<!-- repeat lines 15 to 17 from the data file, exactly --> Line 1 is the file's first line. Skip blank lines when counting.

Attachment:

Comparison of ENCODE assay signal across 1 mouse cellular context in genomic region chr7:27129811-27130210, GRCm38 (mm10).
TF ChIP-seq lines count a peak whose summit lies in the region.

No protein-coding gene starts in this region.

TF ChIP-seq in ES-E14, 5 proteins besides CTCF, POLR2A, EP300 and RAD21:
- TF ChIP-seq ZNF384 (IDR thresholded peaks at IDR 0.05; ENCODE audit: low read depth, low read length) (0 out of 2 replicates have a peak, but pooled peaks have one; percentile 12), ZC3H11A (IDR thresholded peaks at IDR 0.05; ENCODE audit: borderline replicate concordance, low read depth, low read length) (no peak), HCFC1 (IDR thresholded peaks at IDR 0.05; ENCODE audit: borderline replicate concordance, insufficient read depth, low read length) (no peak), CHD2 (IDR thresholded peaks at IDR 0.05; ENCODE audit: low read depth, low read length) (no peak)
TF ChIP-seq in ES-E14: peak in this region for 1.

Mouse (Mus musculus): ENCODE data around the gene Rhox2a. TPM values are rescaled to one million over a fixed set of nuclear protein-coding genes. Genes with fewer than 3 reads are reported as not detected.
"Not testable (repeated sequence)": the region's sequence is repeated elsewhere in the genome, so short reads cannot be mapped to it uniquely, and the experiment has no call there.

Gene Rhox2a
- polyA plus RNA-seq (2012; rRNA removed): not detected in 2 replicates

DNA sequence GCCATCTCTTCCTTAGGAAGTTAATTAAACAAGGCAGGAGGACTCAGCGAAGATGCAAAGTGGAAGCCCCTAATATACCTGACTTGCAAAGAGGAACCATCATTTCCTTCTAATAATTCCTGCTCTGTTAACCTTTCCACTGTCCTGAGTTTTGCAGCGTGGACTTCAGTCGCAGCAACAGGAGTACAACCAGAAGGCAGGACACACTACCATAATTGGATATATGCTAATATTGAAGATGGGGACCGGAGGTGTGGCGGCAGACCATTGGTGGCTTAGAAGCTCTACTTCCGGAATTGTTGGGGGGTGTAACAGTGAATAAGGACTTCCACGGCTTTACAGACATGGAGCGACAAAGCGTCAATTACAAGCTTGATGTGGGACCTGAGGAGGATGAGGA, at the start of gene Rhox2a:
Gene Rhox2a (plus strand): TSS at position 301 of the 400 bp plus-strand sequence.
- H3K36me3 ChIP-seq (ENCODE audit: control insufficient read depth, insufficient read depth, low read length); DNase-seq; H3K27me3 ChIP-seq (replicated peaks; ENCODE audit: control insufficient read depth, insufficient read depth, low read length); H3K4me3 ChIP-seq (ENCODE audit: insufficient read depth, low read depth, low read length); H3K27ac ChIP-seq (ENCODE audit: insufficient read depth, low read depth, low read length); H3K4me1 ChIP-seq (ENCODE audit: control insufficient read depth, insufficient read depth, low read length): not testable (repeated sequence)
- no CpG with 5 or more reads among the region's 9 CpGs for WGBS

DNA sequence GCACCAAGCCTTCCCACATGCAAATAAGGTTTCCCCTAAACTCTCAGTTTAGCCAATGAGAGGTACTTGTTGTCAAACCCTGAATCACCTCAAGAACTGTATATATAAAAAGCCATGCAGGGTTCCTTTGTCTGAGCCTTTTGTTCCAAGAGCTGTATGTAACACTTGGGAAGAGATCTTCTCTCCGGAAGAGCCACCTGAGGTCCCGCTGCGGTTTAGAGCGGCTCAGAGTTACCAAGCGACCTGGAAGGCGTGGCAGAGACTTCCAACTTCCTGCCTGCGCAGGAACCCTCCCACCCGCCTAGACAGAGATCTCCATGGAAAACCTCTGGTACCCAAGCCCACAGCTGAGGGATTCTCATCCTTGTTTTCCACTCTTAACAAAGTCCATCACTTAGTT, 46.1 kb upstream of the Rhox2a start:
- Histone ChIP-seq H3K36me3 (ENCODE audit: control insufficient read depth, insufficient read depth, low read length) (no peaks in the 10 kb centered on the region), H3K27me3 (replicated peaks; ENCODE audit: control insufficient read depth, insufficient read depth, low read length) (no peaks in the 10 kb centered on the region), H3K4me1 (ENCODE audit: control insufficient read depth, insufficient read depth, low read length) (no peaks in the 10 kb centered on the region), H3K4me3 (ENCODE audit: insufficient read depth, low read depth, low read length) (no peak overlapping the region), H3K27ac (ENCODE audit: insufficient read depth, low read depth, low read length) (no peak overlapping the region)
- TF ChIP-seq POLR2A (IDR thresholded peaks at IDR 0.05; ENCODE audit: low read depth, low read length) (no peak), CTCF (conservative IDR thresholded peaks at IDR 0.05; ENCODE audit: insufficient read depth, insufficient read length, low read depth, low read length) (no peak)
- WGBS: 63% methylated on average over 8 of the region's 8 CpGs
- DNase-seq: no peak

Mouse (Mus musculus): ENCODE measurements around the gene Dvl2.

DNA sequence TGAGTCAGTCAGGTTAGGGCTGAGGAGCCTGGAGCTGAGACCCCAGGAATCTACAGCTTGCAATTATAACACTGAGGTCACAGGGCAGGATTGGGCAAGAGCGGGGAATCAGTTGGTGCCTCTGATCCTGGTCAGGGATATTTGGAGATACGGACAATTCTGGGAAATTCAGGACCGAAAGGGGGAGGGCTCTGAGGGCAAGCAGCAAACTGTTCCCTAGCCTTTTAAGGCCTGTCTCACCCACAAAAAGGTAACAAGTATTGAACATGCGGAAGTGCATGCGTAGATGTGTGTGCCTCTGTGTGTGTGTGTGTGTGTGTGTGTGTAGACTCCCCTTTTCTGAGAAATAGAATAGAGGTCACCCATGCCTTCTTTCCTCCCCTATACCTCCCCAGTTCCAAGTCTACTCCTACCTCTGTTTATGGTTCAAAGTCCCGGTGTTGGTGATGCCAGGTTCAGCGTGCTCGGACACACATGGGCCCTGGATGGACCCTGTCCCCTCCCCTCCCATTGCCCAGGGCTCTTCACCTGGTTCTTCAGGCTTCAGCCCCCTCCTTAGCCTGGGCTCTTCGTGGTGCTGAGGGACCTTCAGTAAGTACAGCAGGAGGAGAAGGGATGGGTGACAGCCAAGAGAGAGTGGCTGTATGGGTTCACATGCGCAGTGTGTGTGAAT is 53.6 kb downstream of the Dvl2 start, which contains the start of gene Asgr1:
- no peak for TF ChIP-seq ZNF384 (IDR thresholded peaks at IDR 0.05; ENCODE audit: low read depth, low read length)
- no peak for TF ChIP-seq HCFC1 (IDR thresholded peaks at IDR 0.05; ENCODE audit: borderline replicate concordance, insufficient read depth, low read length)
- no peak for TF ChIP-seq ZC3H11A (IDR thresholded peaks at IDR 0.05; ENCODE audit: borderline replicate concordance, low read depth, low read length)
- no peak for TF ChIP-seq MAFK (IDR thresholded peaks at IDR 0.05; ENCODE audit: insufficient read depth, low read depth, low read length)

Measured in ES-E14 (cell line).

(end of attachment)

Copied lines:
DNA sequence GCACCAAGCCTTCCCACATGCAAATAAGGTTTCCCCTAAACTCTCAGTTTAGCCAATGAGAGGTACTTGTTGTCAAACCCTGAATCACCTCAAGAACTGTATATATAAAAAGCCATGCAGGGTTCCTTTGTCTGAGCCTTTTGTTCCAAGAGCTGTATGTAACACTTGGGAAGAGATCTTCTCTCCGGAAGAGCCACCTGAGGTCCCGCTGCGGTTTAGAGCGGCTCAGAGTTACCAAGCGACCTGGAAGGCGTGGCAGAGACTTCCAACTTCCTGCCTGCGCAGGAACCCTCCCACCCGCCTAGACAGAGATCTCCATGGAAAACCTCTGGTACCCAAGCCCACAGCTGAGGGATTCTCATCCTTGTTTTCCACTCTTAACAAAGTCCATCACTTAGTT, 46.1 kb upstream of the Rhox2a start:
- Histone ChIP-seq H3K36me3 (ENCODE audit: control insufficient read depth, insufficient read depth, low read length) (no peaks in the 10 kb centered on the region), H3K27me3 (replicated peaks; ENCODE audit: control insufficient read depth, insufficient read depth, low read length) (no peaks in the 10 kb centered on the region), H3K4me1 (ENCODE audit: control insufficient read depth, insufficient read depth, low read length) (no peaks in the 10 kb centered on the region), H3K4me3 (ENCODE audit: insufficient read depth, low read depth, low read length) (no peak overlapping the region), H3K27ac (ENCODE audit: insufficient read depth, low read depth, low read length) (no peak overlapping the region)
- TF ChIP-seq POLR2A (IDR thresholded peaks at IDR 0.05; ENCODE audit: low read depth, low read length) (no peak), CTCF (conservative IDR thresholded peaks at IDR 0.05; ENCODE audit: insufficient read depth, insufficient read length, low read depth, low read length) (no peak)